We had more than one request for Blair’s pea-themed love poem to her husband. She willingly plays along and makes me smile that big kind of smile that makes your ears hurt.
Falling For My Husband
by Blair Hobbs
Beanstalk skinny, I cared more about not eating
than stirring my dormant tastebuds.
Most flavors left me cold,
but peas, cooked to an institutional drab,
downright offended my fallow tongue.
In heaps, peas showed up on school cafeteria trays
and in my great aunt’s “Crowder Pleaser Salad,” a water-logged
mayonnaise and relish mishap she concocted
for her nursing home’s special occasions.
a pea was a stone
or the period at the end of a boring sentence.
My thin smile appealed to a man whose tongue was a meadow.
For courtship, I wore size zero silk dresses, high heels
and peony-pink lipstick. He took me
dancing and we twirled and shook.
We laughed and baptized ourselves with spilled Zinfandel.
He dined me and tried seducing my love-dumb senses
into surrendering to field pea risotto with white truffles,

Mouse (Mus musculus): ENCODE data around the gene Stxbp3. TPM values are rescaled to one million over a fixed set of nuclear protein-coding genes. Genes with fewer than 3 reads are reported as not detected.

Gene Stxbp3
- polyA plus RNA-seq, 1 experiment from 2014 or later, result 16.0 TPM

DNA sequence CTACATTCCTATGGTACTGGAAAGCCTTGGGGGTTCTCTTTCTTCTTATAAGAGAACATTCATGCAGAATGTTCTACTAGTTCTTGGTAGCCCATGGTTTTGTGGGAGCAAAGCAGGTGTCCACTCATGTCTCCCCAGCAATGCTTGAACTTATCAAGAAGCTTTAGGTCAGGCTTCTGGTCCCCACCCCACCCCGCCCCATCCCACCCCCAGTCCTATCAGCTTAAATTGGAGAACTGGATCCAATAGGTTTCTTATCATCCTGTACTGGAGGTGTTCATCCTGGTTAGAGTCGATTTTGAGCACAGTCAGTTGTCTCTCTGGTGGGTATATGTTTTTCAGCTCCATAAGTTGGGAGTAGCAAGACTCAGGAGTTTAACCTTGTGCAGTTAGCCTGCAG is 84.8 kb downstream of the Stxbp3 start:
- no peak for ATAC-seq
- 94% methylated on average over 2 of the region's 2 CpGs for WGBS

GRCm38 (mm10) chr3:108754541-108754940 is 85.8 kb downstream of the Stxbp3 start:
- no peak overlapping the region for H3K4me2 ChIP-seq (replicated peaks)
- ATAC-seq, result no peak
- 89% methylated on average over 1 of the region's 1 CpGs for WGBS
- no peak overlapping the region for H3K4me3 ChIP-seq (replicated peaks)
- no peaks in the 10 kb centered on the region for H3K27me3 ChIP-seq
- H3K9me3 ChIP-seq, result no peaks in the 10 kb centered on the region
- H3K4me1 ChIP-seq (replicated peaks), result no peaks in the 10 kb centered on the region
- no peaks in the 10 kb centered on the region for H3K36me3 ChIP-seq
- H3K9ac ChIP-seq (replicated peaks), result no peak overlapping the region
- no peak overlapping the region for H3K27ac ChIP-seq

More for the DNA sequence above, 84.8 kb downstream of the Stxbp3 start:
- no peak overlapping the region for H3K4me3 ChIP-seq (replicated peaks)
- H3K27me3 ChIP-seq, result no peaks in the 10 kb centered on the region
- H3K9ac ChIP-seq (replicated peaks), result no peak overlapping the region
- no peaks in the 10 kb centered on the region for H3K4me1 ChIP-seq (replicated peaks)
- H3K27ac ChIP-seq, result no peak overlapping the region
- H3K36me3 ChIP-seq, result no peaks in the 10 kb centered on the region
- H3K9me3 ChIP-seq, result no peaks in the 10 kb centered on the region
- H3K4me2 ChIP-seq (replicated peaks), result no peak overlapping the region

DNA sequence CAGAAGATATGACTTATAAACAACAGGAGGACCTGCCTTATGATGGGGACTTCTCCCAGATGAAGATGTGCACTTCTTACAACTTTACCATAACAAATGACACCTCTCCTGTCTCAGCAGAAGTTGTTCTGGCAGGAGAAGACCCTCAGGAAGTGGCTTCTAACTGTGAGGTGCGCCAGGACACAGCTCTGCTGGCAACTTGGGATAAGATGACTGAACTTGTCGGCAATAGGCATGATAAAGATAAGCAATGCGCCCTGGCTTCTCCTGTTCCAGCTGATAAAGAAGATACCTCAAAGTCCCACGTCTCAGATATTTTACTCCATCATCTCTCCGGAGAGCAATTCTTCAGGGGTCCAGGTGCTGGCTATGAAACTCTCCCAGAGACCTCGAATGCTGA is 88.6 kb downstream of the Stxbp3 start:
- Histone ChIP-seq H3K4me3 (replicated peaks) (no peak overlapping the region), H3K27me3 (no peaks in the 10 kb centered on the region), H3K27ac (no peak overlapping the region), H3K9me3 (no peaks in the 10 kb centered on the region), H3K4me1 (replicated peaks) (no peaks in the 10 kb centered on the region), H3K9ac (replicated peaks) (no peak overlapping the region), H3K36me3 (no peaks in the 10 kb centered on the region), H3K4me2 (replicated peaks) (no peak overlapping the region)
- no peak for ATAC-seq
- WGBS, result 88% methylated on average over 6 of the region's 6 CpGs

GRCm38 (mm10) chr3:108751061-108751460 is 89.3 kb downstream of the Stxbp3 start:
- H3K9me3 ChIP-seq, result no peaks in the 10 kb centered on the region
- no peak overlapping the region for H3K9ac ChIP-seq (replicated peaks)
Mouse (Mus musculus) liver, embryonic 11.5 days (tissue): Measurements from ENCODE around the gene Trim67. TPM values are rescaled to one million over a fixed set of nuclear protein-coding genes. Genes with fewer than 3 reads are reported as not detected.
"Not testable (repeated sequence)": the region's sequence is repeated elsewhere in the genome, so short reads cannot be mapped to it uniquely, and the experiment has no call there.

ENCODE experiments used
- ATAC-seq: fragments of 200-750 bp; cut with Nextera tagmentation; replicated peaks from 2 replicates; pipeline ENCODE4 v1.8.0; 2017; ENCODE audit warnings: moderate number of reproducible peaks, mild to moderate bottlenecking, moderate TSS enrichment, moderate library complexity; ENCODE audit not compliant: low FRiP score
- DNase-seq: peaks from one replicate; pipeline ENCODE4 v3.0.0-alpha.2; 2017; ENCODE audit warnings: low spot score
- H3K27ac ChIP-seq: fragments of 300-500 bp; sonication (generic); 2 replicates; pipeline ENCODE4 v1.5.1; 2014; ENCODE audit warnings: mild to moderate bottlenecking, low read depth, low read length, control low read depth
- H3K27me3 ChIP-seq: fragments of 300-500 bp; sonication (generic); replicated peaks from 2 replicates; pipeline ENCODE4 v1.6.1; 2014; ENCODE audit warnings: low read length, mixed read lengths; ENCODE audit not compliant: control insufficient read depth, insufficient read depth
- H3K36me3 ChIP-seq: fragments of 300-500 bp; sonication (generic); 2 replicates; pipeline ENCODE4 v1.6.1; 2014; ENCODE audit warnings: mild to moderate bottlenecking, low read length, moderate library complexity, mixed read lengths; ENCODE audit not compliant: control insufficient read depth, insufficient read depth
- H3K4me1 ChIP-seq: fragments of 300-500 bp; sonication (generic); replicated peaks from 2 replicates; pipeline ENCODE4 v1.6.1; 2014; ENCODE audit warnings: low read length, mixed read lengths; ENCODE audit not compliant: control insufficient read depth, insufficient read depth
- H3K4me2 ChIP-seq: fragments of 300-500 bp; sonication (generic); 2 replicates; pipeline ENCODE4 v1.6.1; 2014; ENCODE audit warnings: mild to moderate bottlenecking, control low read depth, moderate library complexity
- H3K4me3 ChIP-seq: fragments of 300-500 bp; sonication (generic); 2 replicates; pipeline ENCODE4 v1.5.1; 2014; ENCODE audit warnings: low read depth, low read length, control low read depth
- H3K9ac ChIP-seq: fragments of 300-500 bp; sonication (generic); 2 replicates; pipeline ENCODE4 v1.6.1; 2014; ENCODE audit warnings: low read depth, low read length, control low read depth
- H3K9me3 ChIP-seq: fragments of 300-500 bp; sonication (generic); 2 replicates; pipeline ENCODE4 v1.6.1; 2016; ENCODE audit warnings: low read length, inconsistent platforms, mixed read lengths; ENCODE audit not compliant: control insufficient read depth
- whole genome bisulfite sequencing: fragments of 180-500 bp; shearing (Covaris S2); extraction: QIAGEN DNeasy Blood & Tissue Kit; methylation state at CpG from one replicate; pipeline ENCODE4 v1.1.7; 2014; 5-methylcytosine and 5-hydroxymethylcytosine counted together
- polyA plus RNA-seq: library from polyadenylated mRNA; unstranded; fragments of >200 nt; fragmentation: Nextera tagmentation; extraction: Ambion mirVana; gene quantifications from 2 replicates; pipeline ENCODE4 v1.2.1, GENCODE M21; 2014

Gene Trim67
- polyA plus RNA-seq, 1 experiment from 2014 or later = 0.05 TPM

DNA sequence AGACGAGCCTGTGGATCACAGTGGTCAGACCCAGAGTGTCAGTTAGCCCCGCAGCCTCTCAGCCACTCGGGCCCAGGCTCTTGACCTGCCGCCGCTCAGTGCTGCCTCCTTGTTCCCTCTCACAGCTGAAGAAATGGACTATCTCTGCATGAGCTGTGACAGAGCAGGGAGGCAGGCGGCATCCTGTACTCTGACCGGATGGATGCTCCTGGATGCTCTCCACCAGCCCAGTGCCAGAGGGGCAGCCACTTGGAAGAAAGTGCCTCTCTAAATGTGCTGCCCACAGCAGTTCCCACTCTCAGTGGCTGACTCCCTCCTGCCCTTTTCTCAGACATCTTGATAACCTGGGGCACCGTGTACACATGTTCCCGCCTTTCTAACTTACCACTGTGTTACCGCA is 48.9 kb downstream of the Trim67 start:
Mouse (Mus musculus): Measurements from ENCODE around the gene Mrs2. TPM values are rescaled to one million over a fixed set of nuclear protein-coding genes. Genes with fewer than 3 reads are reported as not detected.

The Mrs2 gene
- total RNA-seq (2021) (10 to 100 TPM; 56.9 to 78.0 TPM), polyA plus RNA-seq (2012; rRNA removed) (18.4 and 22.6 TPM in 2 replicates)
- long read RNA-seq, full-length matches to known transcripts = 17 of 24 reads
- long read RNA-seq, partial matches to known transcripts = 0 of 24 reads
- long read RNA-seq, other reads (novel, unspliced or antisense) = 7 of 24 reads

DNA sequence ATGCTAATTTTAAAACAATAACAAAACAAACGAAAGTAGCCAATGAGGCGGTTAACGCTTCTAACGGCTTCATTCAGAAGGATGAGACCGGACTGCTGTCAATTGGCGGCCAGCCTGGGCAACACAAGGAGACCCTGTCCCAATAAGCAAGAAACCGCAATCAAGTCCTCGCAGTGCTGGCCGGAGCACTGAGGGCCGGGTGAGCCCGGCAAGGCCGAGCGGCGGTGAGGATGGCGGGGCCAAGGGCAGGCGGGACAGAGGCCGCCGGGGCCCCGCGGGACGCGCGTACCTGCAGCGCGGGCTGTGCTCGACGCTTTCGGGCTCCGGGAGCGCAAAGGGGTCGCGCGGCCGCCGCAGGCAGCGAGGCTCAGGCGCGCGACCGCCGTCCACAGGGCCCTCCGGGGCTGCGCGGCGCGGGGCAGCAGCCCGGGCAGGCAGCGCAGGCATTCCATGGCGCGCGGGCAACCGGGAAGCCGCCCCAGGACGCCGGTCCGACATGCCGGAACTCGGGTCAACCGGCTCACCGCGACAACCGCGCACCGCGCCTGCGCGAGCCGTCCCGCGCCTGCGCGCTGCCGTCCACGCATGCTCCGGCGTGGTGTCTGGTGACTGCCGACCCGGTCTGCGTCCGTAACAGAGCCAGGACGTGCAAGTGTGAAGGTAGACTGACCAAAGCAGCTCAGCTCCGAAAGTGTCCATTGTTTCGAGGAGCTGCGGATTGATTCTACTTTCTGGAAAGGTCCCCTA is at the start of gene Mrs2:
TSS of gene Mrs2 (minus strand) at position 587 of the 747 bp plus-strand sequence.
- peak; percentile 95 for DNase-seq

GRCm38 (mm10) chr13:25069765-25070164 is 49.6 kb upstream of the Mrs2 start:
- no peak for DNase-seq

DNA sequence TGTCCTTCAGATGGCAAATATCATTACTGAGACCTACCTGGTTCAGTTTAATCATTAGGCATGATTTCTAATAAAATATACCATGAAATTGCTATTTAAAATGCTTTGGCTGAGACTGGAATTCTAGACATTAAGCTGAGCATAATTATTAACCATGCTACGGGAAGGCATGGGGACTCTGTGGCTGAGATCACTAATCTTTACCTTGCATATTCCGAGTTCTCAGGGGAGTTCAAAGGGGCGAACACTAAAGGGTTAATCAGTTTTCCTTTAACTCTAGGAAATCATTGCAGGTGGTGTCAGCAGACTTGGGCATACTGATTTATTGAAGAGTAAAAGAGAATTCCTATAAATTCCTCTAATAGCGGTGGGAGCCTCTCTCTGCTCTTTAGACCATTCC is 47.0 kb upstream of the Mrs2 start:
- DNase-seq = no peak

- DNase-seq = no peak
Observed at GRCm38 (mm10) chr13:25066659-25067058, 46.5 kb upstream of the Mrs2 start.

Texas caviar, and blackberry-glazed quail
on a bed of pink-eyed pea salad.
Although I dismissed his razzle-dazzled legumes with a “yuck,”
he kissed me anyway. Little did I know
that those night-time words he whispered into the hull of my ear–
Whippoorwill, glory, snow, butterfly, sweet, and (later) zipper–
were all names of peas!
One noon, full of buttery sunlight,
this man offered me lunch, sage leaves and lady peas.
Perhaps brainwashed, I took the warm bowl.
Before I knew it, my mouth eased open
above the question mark of steam. I lifted the spoon,
chewed and felt the tender pearls dissolve
across my peppered tongue. First lips and throat,
then the whole rest of my body sighed awake.
Here is what Blair says today about her wedding picture:
This photo is of a LONG time ago. I think I’d gone up to a size 2 by the time of our wedding. My, how things have changed!